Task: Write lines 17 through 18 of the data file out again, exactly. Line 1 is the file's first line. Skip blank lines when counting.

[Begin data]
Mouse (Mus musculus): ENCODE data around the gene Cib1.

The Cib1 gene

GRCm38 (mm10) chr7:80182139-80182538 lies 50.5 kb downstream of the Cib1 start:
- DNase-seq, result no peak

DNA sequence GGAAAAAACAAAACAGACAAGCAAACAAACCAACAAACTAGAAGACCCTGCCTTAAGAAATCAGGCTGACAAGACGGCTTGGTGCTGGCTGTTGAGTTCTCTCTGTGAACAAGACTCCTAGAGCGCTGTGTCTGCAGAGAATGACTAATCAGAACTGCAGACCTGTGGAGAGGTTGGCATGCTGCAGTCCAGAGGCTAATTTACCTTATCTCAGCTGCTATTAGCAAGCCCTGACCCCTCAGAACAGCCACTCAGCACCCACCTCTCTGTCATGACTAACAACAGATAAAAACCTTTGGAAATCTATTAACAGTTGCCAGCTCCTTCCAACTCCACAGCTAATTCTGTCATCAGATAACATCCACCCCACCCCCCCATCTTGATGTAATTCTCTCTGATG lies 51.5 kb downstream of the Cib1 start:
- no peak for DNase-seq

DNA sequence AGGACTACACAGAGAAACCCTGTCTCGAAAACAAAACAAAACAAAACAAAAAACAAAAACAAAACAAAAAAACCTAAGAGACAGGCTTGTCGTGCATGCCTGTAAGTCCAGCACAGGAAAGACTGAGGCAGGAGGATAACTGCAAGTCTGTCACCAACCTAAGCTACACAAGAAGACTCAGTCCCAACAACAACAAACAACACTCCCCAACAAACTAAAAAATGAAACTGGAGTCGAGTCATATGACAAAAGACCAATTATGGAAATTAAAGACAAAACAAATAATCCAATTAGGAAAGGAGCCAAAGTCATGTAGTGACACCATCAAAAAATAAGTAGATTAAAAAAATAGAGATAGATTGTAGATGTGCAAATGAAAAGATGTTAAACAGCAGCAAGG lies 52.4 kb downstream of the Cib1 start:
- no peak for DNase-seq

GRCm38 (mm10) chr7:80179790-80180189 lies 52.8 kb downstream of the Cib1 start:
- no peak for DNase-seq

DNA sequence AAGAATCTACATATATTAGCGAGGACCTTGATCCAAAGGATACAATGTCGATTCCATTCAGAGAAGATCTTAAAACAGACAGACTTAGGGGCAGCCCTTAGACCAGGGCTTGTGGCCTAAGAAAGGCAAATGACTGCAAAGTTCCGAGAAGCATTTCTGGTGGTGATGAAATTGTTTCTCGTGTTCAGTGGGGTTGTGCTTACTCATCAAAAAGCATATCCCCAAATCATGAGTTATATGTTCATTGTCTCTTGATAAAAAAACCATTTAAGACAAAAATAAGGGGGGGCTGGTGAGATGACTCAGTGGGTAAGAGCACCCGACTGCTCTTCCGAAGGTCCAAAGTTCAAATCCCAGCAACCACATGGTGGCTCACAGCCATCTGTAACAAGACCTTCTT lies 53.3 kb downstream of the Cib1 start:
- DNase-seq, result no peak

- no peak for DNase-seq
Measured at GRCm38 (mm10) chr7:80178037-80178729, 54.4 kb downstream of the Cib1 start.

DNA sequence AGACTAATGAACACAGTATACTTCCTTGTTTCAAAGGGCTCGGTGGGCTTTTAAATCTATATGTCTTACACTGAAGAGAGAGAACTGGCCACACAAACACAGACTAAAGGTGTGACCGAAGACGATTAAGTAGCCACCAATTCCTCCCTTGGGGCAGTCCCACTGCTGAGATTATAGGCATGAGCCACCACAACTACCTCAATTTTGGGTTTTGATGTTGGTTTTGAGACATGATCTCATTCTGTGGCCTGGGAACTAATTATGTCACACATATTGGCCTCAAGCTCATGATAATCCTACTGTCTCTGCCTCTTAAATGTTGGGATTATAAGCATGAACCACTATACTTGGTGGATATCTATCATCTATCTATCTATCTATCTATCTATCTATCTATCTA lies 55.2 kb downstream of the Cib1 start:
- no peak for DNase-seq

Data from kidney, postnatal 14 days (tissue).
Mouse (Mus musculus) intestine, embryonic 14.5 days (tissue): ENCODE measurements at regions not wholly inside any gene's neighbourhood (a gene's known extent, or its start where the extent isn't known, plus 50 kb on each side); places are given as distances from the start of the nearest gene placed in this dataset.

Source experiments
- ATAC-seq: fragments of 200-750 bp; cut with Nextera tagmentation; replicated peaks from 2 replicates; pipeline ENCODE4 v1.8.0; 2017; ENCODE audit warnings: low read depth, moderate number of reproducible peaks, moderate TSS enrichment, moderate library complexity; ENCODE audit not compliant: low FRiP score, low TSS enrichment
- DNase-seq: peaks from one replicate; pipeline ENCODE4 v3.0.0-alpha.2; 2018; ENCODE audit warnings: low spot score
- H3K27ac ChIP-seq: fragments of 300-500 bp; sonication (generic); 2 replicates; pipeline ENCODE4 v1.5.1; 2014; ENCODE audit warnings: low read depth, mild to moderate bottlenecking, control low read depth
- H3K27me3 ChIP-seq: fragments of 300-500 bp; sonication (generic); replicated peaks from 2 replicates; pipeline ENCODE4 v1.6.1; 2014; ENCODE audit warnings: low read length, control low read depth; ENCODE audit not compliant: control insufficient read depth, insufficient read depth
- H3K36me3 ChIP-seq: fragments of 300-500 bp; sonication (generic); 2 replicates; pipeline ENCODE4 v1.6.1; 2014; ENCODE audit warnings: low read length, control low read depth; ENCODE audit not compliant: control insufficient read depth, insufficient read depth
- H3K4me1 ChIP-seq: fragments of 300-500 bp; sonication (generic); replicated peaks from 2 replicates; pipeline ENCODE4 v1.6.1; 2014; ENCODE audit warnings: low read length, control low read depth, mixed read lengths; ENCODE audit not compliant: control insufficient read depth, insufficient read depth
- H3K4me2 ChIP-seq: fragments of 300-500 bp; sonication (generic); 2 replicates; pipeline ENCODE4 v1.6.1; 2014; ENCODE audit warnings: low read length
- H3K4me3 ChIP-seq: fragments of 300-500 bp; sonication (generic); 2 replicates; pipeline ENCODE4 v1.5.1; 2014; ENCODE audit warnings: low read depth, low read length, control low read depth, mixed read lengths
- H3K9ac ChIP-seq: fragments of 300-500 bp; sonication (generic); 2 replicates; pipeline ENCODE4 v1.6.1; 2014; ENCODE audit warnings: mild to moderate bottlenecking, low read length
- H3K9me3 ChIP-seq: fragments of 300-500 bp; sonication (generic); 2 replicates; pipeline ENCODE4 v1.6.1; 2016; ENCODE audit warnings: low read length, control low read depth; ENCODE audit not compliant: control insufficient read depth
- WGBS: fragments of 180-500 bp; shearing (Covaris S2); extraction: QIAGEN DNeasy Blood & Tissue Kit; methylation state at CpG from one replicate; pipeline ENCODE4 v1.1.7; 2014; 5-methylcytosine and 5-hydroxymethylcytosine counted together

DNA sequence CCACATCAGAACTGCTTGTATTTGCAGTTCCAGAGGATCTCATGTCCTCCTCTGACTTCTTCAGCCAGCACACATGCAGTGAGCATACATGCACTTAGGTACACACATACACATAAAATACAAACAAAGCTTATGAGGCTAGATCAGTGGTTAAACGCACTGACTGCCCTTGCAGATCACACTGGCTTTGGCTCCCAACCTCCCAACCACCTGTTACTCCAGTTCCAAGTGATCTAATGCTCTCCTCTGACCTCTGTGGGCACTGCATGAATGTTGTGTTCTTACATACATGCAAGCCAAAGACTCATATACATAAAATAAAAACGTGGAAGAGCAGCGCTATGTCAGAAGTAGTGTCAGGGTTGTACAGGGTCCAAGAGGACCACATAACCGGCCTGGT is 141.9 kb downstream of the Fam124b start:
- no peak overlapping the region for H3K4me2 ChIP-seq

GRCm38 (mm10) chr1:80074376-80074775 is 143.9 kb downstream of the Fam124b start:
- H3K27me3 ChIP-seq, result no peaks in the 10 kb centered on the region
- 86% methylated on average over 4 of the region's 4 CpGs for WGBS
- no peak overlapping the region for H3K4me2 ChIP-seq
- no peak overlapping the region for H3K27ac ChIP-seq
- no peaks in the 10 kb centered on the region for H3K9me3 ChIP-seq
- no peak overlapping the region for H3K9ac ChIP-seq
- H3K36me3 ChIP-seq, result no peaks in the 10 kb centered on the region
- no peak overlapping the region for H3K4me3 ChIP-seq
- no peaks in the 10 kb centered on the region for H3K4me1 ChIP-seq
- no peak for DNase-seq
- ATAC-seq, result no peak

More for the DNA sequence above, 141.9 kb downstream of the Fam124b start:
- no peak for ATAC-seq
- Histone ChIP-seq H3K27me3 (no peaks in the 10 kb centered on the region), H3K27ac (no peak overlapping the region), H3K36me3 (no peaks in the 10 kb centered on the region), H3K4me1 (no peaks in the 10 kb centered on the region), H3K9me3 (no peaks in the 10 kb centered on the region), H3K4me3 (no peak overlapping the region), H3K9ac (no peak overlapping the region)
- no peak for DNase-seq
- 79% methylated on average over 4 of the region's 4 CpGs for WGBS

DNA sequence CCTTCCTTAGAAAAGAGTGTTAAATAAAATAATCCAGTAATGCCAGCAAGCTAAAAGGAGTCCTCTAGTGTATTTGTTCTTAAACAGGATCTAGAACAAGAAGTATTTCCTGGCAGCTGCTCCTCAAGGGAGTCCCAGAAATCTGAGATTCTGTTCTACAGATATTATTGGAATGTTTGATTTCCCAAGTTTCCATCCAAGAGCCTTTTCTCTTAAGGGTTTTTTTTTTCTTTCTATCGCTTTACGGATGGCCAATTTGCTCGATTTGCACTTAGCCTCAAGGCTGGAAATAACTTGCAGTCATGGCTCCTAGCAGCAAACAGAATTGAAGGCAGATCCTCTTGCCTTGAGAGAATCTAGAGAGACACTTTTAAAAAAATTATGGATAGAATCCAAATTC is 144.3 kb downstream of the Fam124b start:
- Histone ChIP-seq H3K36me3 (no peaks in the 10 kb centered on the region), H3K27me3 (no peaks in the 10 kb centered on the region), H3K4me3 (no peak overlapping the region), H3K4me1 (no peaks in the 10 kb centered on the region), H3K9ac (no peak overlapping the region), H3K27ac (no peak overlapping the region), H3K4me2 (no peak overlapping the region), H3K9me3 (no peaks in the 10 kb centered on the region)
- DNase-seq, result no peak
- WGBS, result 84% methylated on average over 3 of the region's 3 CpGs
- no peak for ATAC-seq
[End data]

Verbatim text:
Data from kidney, postnatal 14 days (tissue).
Mouse (Mus musculus) intestine, embryonic 14.5 days (tissue): ENCODE measurements at regions not wholly inside any gene's neighbourhood (a gene's known extent, or its start where the extent isn't known, plus 50 kb on each side); places are given as distances from the start of the nearest gene placed in this dataset.